Apex Magazine Issue 48 - Lynne M. Thomas,  Douglas F. Warwick,  Shira Lipkin,  Emily Jiang,  Joe R. Lansdale,  E. Lily Yu Overall: 3.5 StarsWorth it for the truly excellent stories by Yu, Jiang, and Warrick. Sadly, the story by Lansdale is pretty horrendous and Ellis's essay leaves much to be desired (funny how I find the newer mostly unpublished authors better than the prolific author with an impressive backlist). Luckily, the good overshadows the bad immensely. Apex is a quality e-magazine I'll be keeping my eye on in the future.Favorite: Tie between "Ilse, Who Saw Clearly" by E. Lily Yu and "The Binding of Ming-tain" by Emily JiangWorst: "Tight Little Stitches on a Dead Man's Back" by Joe R. LansdaleStandouts: "Come to My Arms, My Beamish Boy" by Douglas F. WarrickDuds: "Kicking Ass, Taking Names, Bubblegum Optional" by Sigrid EllisFiction“Ilse, Who Saw Clearly” by E. Lily Yu5 StarsA magician comes to Ilse's small town and replaces everyone's eyes. After her leaves, all the eyes melt, it's up to Ilse, the only one to keep her own eyes, to find the magician and help her villiage. However, Ilse may have her own eyes opened during her journey.A coming-of-age quest tale, with dark fairy-tale trappings, it's amazing Yu created such a fully realized world and characters in such a short story. A feast for the mind and the imagination.“The Binding of Ming-tian” by Emily Jiang5 StarsA hauntingly beautiful story, reflecting Chinese literature, tying the pain of art to the pain of beauty (represented by foot-binding). I continued to think of this story long after I finished.“Tight Little Stitches in a Dead Man’s Back” by Joe R. Lansdale1.5 StarsI think the premise was unique and completely different from most zombie post-apocalyptic worlds. I liked the creepy mutated air-breathing whales and fish with legs. However, the protagonist's musings on his dead daughter took a disturbingly sexual turn that was completely unnecessary. For example, while musing about the last day of his daughter's life:"...I opened the door as Rae (the daughter), naked as the day of her birth, was stepping from the tub.Surprised, she turned to look at me. An arm went over her breasts, and a hand, like a dove settling into a fiery bush, covered her pubic area...It was an innocent thing. An accident. Nothing sexual. But when I think of her now, more often than not, that is the first image that comes to mind. (Lansdale)"Um..I'd hate to break it to you but that is a pretty sexual image of your daughter. This is the first image the reader receives of Rae before the protagonist even muses about her childhood. By showing "grown-up sexy Rae" before child Rae cements Rae in the reader's mind, not as a little girl and a daughter, but as a sexual object. In other words, Rae is an object for the male gaze, not a character in her own right.It only gets better. I had to rage quit after this line:"So the day Rae went off to college and was fucked into oblivion by the dark, pelvic thrust of the bomb, Mary drove me to work. (Lansdale)"You are using rapetastic language to talk about your daughter. You are talking about your own daughter being fucked into oblivion. It's sexualizing and fetishizing and just gross. Why was any of this language necessary? This clearly sends the message this story is for menz and not for the wimin.Not to mention the obligatory erection that seems to be mandatory for all male authors writing for adults. It's like a checklist of everything wrong with male writers.This might be a good story. There were a lot of promising ideas. But the gross sexualization and of the daughter and rape-y language made this a DNF for me.“Come to My Arms, My Beamish Boy” by Douglas F. Warrick4.5 StarsAnother heartbreaking tale (honestly anything with Alzheimer's always gets to me) with a really creepy fantastical twist. Luckily, though sad, the ending is bittersweet. I loved the ruminations on life and purpose. I took off at half star because of the mention of pissing oneself - the other thing besides erections male authors *always have* to mention. Despite that hiccup, it's a wonderful story.Poetry“The Busker, Broke and Busted” by Shira Lipkin4 StarsA heart-breaking yet darkly funny poem about an out-of-date robot in disrepair trying to resell itself to another user. Lipkin slyly makes similarities between the robot and an old prostitute trying to sell herself to another man. While the robot's desperation can be darkly amusing, at the same time the poem has strikes a chord as the robot desperately tries to assert it's humanity and worth as a humanoid.Nonfiction“Kicking Ass, Taking Names, Bubblegum Optional” by Sigrid Ellis2 StarsThis article discusses (or really yells at the reader) that terrible genre action movies are really empowering and we should just ignore all the sexist bullshit because...because...I don't know? Guuuuuuurl power? I obviously don't agree with Ellis's point. I'm not saying one can't be a fan of problematic things (Lord knows I am), but by ignoring the problematic issues just because you like it, is a form of erasure and silencing. Saying "So fucking what" over films like Suckerpunch, Jennifer's Body, and anything Mila Jovovich is in because you like them, is immature and shuts down any possible conversations. And shutting down conversation is opposite of the purpose of an essay or social justice.I'm not giving this essay a low grade because I don't agree with Ellis, but because it's poorly and amateurly written and Ellis spends more time yelling at her audience than trying to provoke thought and start a dialogue. She does make some interesting points about the movies mentioned above, but it's drowned out by her need to vindicate herself and her shaming others for finding these movies problematic. There is a good article on this topic, but this isn't it. This is it.You can read the full magazine for free here! If you like what you read, support the magazine by buying a copy for your e-reader.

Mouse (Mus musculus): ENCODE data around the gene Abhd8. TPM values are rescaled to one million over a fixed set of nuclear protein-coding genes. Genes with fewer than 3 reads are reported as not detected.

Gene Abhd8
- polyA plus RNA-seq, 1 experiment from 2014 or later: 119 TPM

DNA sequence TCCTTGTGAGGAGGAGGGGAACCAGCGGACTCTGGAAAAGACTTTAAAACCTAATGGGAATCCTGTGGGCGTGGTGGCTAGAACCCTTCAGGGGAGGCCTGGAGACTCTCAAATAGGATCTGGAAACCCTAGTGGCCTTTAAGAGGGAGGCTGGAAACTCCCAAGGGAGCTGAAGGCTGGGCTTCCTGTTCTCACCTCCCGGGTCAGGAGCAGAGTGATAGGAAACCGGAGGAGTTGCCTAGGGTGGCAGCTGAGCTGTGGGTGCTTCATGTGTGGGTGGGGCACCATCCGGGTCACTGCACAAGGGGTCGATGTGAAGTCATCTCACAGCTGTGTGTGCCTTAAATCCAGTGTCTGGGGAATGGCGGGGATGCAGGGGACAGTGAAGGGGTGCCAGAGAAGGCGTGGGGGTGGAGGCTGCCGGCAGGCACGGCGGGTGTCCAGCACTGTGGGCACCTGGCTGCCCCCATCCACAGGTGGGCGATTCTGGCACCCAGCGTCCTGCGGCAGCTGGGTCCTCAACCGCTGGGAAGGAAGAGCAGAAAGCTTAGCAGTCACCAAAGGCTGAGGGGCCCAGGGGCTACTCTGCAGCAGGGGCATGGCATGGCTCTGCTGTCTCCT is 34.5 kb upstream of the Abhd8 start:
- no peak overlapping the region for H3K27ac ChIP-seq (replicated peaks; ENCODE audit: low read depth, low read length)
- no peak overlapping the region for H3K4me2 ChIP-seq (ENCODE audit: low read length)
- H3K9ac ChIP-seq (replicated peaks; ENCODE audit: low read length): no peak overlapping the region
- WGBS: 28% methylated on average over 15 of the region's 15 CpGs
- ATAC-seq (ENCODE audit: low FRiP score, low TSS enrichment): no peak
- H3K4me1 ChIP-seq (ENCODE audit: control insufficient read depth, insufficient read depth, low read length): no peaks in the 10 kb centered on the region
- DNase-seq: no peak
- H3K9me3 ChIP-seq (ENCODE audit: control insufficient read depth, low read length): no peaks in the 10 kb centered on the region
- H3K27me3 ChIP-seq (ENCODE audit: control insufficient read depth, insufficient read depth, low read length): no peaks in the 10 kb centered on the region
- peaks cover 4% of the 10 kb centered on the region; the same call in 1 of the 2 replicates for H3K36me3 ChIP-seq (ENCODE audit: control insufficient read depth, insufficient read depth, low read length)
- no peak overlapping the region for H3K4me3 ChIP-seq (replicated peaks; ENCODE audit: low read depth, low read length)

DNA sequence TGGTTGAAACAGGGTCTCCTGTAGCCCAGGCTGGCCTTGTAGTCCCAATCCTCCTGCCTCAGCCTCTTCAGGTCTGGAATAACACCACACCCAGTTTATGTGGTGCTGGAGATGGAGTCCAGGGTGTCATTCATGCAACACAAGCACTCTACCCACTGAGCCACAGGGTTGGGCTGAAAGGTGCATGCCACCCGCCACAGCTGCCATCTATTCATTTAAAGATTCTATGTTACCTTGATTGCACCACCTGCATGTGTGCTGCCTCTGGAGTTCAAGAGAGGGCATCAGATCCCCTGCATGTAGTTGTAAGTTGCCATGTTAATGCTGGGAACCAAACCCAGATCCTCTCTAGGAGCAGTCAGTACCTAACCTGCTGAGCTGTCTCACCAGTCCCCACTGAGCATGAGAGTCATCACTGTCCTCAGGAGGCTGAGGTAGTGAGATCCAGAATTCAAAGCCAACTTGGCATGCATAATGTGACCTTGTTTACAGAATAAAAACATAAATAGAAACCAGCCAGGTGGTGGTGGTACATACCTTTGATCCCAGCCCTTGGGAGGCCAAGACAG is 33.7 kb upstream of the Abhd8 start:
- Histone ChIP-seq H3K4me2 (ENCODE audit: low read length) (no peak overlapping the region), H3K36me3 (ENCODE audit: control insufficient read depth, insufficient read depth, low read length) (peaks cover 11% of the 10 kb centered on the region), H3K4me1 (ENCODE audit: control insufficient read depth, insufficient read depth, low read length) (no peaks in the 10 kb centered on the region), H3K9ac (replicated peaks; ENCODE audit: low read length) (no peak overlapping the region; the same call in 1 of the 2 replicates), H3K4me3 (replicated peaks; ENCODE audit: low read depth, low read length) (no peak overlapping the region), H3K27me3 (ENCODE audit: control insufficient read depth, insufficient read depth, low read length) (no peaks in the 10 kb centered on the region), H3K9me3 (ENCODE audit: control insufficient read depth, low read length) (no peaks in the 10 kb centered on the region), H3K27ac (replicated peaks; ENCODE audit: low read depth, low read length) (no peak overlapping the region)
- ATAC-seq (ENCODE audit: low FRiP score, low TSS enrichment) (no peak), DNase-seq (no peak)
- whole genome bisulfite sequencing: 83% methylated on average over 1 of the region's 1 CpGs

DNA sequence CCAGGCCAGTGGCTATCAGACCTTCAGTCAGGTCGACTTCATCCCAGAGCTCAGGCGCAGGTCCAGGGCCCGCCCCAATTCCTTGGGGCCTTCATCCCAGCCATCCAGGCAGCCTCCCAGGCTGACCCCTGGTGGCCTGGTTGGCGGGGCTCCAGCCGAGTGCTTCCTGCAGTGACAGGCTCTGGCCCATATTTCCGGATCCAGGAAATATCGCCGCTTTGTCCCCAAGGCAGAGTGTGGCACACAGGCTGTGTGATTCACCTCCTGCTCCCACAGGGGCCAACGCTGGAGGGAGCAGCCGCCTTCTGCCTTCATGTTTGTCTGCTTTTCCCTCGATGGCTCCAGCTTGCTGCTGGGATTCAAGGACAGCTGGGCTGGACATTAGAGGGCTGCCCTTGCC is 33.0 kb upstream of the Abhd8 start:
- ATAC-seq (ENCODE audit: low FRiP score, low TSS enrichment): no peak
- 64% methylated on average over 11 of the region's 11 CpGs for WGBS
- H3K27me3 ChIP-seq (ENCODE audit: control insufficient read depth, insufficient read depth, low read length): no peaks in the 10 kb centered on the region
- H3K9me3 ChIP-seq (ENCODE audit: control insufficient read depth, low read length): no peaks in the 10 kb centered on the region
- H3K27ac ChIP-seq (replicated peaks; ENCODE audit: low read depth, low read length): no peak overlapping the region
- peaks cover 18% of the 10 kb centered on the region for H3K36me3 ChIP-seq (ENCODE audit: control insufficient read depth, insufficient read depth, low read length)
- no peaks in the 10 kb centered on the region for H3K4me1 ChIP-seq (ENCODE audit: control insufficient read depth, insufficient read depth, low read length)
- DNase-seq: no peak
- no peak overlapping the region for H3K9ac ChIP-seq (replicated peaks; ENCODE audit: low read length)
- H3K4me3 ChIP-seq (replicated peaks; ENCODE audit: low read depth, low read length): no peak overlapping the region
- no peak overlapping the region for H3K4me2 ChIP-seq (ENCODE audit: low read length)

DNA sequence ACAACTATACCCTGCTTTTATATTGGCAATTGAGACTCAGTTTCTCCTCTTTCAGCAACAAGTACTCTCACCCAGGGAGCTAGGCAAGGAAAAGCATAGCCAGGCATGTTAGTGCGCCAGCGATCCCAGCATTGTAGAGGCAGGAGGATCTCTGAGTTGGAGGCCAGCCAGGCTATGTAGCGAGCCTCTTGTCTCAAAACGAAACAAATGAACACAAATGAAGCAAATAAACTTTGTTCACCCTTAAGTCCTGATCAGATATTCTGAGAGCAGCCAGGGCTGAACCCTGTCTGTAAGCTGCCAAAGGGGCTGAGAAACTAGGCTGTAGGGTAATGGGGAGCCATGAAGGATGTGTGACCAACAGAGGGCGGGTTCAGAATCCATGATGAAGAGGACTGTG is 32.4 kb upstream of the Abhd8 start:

Red Fox - Karina Halle 0 out of 5 StarsOH JESUS MARY AND JOSEPH, I AM DONE! Go watch Supernatural, read The Mediator series by Meg Cabot, burn your eyes out - do ANYTHING but read this book.I guess I'm just naively idealistic. I thought maybe the navel-gazing, pity-party, hapless, idiotic characters would morph into actually likable (or at least interesting) three-dimensional people. I thought maybe the love story and the ghost hunting would seamlessly blend together. Basically I was hoping this series would turn into what I wanted it to be, not what it actually is.Review to come.